The graceful script in this fragment (which was recovered from the binding
of a book) is an example of handwriting that was developed during the
Carolingian Renaissance. It is identified by paleographers as "Caroline
minuscule," since it was fostered during the time of Charlemagne
(Carolus Magnus in Latin) and because it used letters that were
smaller (minus) than the exclusively capital letters employed
by the ancient Romans. We call these letters "lower case" because
printers used to keep the type for minuscule characters in a lower case
and the type for capital letters in an upper case. Modern print, in fact,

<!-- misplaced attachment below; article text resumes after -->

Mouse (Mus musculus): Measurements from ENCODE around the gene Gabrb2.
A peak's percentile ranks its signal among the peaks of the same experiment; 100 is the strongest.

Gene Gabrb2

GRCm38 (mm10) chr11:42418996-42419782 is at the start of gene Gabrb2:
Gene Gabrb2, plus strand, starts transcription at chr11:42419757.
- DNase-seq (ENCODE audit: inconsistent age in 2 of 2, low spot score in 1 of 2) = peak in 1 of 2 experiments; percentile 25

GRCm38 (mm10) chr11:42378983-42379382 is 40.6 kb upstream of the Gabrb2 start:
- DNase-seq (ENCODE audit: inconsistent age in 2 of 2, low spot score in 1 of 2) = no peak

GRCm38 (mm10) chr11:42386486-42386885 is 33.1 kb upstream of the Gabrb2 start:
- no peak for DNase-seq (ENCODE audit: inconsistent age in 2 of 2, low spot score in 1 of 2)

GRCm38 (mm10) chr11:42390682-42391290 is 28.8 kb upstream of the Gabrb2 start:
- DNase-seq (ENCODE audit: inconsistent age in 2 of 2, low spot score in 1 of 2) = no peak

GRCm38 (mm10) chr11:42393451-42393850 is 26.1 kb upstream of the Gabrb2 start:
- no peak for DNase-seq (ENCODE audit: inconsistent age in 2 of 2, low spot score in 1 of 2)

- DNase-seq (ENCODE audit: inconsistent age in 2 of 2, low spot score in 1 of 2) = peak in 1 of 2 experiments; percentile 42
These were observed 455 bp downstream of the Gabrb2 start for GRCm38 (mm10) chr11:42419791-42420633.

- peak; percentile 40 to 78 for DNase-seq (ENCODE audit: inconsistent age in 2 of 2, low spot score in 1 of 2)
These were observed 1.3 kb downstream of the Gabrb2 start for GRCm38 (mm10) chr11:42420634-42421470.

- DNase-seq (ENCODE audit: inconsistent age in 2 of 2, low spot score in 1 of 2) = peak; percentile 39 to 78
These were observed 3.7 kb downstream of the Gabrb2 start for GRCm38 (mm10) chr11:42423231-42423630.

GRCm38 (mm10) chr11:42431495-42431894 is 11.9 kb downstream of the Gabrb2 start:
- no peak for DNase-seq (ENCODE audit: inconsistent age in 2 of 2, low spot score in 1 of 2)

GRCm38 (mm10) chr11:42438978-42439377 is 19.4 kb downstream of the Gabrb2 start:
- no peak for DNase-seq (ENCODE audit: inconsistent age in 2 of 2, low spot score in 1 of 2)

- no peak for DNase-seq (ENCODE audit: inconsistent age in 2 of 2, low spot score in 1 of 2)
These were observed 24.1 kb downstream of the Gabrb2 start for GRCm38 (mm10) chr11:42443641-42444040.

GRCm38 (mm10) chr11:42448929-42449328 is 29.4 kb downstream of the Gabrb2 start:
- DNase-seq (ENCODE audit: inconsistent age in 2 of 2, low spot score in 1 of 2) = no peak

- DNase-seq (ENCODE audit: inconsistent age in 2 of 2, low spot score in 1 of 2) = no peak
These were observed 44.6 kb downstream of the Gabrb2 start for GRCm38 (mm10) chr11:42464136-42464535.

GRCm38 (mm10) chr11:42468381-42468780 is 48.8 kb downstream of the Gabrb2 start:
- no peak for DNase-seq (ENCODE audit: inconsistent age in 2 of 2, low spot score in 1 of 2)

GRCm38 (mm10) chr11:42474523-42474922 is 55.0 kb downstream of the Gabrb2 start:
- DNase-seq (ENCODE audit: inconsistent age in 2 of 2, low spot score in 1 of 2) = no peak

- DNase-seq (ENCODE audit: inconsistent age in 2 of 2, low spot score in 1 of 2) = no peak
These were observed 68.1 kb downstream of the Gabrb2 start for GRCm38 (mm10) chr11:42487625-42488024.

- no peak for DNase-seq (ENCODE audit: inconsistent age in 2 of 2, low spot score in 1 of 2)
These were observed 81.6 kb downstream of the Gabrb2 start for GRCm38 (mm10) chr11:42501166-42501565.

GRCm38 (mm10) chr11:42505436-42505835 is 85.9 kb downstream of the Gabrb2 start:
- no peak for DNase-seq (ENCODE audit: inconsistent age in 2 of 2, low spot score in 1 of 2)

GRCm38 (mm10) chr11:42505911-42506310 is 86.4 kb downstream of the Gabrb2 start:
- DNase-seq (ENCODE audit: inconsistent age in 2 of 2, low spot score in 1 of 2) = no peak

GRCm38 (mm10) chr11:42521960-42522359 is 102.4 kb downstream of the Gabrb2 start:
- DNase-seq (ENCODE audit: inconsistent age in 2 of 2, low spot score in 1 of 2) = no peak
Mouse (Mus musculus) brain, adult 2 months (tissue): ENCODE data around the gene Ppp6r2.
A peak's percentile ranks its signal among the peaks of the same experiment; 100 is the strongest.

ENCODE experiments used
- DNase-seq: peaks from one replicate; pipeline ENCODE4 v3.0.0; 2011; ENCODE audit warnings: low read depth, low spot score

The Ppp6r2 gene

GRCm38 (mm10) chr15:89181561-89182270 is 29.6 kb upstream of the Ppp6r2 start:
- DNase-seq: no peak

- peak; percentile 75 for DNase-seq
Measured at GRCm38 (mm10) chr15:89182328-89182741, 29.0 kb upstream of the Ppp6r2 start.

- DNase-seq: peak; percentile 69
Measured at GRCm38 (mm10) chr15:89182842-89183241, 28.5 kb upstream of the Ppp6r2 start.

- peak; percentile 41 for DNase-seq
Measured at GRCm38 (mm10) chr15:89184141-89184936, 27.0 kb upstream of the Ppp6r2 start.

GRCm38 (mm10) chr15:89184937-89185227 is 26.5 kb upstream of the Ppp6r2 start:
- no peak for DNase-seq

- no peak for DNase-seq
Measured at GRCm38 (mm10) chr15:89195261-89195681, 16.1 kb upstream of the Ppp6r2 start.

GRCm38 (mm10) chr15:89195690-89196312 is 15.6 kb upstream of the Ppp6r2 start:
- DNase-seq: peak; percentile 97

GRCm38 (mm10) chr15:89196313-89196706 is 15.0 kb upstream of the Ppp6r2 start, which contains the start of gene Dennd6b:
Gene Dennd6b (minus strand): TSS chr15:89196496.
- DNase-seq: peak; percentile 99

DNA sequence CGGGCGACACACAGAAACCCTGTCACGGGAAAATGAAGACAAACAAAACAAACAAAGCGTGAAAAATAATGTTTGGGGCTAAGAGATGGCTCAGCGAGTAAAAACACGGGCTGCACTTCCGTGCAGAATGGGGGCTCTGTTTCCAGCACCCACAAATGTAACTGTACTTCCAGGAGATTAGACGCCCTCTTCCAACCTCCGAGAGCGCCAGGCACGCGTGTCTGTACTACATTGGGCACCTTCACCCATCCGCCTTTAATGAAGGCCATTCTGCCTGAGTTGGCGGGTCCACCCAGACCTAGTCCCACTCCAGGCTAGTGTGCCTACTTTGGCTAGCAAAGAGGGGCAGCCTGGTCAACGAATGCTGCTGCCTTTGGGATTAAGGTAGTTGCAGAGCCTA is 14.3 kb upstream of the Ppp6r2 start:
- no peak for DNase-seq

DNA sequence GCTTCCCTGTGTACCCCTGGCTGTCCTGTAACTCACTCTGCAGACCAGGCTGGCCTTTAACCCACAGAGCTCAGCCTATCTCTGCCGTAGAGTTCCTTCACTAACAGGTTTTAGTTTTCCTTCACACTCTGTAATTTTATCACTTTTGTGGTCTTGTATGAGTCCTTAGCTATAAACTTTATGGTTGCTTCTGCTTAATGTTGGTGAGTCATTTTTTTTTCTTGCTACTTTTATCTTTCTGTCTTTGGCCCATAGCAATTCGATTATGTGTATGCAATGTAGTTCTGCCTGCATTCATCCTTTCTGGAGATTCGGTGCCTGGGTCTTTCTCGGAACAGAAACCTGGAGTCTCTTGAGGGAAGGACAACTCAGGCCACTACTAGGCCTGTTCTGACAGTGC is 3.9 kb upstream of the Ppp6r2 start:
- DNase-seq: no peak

is ultimately based on the revolutionary form given to the Roman alphabet
during the time of Charlemagne. Minute details enable us to identify Tours
as this manuscript’s place of origin.
Bible Fragments, Book of Numbers. France (Tours), 9th century.
© 2002 Division of Rare & Manuscript
2B Carl A. Kroch Library, Cornell University, Ithaca, NY, 14853
Phone Number: (607) 255-3530. Fax Number: (607) 255-9524
reference questions, send mail to:
If you have questions or comments about the site, send mail to: webmaster.